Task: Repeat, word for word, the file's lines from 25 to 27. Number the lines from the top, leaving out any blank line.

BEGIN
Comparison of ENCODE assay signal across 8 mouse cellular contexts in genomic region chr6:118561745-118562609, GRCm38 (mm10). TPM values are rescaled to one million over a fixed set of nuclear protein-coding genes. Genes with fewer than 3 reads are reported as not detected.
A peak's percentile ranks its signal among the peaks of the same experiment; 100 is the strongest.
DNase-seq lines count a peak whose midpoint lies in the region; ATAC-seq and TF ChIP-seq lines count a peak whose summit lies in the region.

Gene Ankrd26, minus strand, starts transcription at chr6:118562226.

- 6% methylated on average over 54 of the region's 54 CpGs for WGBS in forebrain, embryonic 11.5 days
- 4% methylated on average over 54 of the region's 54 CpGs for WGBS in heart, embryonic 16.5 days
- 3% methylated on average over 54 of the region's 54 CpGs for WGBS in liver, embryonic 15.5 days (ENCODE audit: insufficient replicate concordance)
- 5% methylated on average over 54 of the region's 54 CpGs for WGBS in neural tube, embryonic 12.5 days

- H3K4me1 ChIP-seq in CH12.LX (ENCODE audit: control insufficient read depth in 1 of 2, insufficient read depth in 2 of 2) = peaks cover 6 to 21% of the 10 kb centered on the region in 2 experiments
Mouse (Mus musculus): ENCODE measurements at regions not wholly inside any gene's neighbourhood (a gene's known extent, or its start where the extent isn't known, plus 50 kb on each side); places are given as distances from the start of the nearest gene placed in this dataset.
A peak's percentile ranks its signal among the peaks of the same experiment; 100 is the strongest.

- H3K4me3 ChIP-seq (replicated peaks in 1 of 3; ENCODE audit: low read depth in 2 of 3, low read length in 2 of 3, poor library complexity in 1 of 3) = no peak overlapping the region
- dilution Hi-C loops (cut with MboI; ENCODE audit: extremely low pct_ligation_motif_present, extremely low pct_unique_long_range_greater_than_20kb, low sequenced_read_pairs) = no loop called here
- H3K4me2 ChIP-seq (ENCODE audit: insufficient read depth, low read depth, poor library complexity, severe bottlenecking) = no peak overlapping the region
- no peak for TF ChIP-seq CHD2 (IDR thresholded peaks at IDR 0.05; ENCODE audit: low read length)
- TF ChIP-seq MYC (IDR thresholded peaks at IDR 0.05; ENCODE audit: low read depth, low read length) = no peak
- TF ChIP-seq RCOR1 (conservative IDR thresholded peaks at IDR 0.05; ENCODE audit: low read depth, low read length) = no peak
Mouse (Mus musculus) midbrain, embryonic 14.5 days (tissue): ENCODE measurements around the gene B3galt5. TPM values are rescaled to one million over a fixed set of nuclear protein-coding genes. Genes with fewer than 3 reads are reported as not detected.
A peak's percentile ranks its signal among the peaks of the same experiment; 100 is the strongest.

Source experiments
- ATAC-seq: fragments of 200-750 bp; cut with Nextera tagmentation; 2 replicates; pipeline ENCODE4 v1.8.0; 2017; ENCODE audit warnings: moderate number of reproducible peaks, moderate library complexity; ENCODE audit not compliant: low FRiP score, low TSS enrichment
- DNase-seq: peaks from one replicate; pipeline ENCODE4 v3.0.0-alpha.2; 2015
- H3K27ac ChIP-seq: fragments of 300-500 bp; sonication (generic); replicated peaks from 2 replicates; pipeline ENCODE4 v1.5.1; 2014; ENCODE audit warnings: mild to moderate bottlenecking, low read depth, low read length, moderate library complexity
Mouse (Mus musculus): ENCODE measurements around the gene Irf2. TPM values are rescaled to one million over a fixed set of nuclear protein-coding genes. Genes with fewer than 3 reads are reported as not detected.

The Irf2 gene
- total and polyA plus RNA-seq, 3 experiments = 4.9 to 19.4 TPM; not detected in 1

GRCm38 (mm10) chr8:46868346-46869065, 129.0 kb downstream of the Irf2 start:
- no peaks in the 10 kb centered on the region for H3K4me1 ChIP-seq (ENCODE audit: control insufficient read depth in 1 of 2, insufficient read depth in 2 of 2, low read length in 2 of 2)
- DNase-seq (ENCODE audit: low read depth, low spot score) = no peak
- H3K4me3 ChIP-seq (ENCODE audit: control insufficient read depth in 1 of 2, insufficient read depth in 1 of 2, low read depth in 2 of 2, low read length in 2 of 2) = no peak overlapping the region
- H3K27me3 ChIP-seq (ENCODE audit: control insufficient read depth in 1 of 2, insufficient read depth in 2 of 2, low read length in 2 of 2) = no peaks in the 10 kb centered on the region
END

The Irf2 gene
- total and polyA plus RNA-seq, 3 experiments = 4.9 to 19.4 TPM; not detected in 1

GRCm38 (mm10) chr8:46868346-46869065, 129.0 kb downstream of the Irf2 start: